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‘Magnum PI’ Team Talks Latino Lead, Female Higgins and Telling Veterans’ Stories

The CBS reboot of “Magnum PI” premiering in September features a Latino leading man in Jay Hernandez as the titular character, but his ethnicity won’t be the focus of the show.

“We’re certainly not denying the fact that he’s Latino. It is something that is acknowledged, and we plan to acknowledge it throughout the series,” executive producer Eric Guggenheim said at the Television Critics Assn. press tour panel for the show Sunday.

However, executive producer Peter Lenkov admitted that although he considers their writers’ room “very diverse,” they don’t have any Latinx writers because “it’s incredibly hard to find writers.” The gender breakdown of the writers’ room, Guggenheim said, was closer to parity, with four men and three women.

Lenkov said the reboot has the “spirit” of the original 1980s series that starred Tom Selleck, most notably through the “charm” of the titular character.

“Thomas Magnum lived off of his charm — off of the good graces of his friends giving favors. He was also somebody who didn’t use a gun [and] was the underdog in most of the situations he went into,” Lenkov said, of elements they kept. “We didn’t want to do a clone of Tom Selleck, we just wanted to find the essence of what he brought to that character, which was charm.”

Lenkov said they found that in Hernandez, and both men are excited to bring the story to a new, more modern audience.

“We’re going to do things that are going to satisfy [the original audience] — make them happy. We’re doing an homage to the ‘stache,” he said, noting that much of the younger demographic has a “vague awareness” of the show when it comes to the cars and the Hawaiian setting, “but they don’t know it so well they’re married to certain things, so it will be great to bring it to a whole new generation of people.”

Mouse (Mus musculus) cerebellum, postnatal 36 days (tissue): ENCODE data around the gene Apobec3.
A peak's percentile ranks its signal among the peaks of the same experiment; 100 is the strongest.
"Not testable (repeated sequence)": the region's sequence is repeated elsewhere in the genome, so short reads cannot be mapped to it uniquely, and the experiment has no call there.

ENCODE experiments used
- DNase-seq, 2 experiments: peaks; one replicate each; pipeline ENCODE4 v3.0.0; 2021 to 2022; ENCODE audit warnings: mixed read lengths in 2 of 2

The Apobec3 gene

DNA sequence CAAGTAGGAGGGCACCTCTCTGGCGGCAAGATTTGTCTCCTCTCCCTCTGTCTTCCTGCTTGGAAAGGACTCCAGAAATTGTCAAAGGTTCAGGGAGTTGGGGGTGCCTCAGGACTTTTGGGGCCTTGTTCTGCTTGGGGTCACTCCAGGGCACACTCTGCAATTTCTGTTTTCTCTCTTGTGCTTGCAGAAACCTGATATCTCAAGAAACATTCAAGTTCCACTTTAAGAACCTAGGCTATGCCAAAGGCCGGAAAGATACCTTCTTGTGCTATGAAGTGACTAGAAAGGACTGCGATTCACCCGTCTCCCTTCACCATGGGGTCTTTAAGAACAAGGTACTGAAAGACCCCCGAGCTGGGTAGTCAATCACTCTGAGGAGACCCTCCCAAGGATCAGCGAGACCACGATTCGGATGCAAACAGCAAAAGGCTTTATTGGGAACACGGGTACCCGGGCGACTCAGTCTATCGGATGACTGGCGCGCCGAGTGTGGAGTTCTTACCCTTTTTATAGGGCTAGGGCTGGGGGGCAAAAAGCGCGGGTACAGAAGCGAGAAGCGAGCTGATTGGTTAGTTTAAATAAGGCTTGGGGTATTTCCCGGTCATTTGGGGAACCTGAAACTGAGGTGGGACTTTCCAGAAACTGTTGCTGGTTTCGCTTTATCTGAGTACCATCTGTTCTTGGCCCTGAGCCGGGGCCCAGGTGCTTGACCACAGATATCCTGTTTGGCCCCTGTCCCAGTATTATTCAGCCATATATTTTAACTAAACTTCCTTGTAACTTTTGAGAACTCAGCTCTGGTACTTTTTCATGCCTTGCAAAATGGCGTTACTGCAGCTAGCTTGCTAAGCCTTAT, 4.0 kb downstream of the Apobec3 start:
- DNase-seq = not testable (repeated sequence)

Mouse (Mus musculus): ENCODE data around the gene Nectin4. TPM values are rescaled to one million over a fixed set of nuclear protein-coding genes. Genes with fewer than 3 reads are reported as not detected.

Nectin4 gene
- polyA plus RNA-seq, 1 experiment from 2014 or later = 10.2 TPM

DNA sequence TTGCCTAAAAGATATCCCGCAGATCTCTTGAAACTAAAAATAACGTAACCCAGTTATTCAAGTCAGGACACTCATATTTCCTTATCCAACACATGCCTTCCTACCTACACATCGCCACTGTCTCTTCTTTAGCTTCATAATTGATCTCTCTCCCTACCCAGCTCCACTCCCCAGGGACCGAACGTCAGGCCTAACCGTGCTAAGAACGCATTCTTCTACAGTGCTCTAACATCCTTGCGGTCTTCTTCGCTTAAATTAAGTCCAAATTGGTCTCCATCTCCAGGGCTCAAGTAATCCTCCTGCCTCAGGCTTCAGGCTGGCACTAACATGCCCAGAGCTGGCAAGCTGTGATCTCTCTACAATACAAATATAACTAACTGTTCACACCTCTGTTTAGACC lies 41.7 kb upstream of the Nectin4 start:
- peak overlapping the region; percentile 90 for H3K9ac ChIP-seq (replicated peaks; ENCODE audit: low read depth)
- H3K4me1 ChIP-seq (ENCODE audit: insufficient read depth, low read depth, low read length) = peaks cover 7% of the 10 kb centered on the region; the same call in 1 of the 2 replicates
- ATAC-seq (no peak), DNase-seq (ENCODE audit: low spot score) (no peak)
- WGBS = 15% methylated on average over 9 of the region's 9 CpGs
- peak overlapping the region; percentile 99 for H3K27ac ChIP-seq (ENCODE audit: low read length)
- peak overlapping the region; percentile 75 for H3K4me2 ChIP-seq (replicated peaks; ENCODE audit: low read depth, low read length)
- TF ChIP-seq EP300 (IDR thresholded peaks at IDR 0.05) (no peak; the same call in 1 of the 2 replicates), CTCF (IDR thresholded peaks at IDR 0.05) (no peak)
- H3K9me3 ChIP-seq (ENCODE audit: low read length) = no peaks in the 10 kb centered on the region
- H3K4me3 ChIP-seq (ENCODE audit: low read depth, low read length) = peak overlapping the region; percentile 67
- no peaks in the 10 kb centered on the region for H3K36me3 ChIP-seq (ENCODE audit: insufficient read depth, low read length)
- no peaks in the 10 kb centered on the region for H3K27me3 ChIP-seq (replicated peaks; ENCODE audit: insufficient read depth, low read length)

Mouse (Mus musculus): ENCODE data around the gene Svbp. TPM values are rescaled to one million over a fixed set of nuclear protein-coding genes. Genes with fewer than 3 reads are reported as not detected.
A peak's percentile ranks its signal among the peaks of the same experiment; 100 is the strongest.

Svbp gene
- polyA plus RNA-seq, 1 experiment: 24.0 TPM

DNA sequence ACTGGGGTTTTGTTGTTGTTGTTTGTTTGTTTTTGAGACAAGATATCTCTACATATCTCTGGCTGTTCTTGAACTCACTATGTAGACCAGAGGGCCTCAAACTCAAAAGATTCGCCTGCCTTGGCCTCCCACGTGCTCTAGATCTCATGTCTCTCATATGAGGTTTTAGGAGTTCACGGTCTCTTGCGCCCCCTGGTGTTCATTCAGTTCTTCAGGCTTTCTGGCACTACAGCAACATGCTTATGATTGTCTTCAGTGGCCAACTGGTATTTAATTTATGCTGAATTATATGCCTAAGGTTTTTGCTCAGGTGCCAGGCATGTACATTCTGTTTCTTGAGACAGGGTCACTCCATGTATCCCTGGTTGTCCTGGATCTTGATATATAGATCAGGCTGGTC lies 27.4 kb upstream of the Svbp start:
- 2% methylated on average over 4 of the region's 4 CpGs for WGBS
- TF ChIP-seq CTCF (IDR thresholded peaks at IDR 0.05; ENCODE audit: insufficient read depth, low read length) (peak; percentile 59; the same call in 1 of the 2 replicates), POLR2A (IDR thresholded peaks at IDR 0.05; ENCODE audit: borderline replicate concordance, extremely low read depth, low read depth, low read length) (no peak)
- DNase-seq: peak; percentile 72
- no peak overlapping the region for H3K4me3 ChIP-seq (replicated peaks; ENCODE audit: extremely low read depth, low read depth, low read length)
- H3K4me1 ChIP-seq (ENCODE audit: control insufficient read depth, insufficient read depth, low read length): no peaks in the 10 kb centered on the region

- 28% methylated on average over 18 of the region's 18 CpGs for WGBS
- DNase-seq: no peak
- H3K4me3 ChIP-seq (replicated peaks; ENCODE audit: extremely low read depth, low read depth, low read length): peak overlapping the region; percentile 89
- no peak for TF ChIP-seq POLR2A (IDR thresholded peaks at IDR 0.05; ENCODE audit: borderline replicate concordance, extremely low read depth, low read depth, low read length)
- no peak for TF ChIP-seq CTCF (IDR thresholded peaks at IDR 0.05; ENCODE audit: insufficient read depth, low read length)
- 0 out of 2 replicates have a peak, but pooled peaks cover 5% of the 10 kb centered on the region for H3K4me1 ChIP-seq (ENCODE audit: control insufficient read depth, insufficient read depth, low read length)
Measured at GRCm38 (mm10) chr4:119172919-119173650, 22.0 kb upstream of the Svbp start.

Another way they updated the show was by making the Higgins character a woman (played by Perdita Weeks).

“I thought it was a boys’ club,” Lenkov said of the original. “If you’re going to do it in 2018, you need a strong female lead.”

He wanted to play with the “essence” of Magnum and Higgins butting heads on the surface, being “combative — but in a fun way.” “I felt I could get more mileage out of a female character in the conflict role,” he admitted, saying he didn’t want to change the brotherhood of the other characters, such as Rick and TC (played by Zachary Knighton and Stephen Hill, respectively).

“The only thing that was maybe missing from the original was a strong female character,” Weeks adds. “There were a lot of women, but maybe not playing such an important role. It brings a new dynamic.”

Weeks continued to explain that her version of Higgins will have a “similar background to the original,” in that she, too, is ex-services, which opens up a lot of stories.

“They still have their own agendas and are very different in how they do things,” she says.

Lenkov admitted they don’t yet have plans to retell any specific stories in the reboot of “Magnum PI” the way they have with “Hawaii Five-O”; however, he is keeping alive the mythology surrounding Ivan (Bo Svenson) from the original series’ third season episode “Did You See The Sun Rise?”

Similarly, they are “committed” to telling veterans’ stories. “This is a good little soapbox we have that we can tell these stories,” he said, noting that the fifth episode will deal with the guys helping another veteran who is having a hard time.

“The original ‘Magnum’ was about Vietnam veterans coming home, and I thought those guys were heroes, and they were,” Lenkov said, though noting that they weren’t always perceived that way, let alone portrayed that way in 1970s media.

“Cut to 2018…and we’re seeing a lot of movies about veterans and again they’re dark portrayals. … They’re really well-told stories, they deserve to be seen…but I thought if there was ever a time to bring ‘Magnum PI’ back and make it relevant, it’s now, because we’re going to be telling positive portrayals of veterans coming back and serving without uniforms … and showing the positive side of coming home.”

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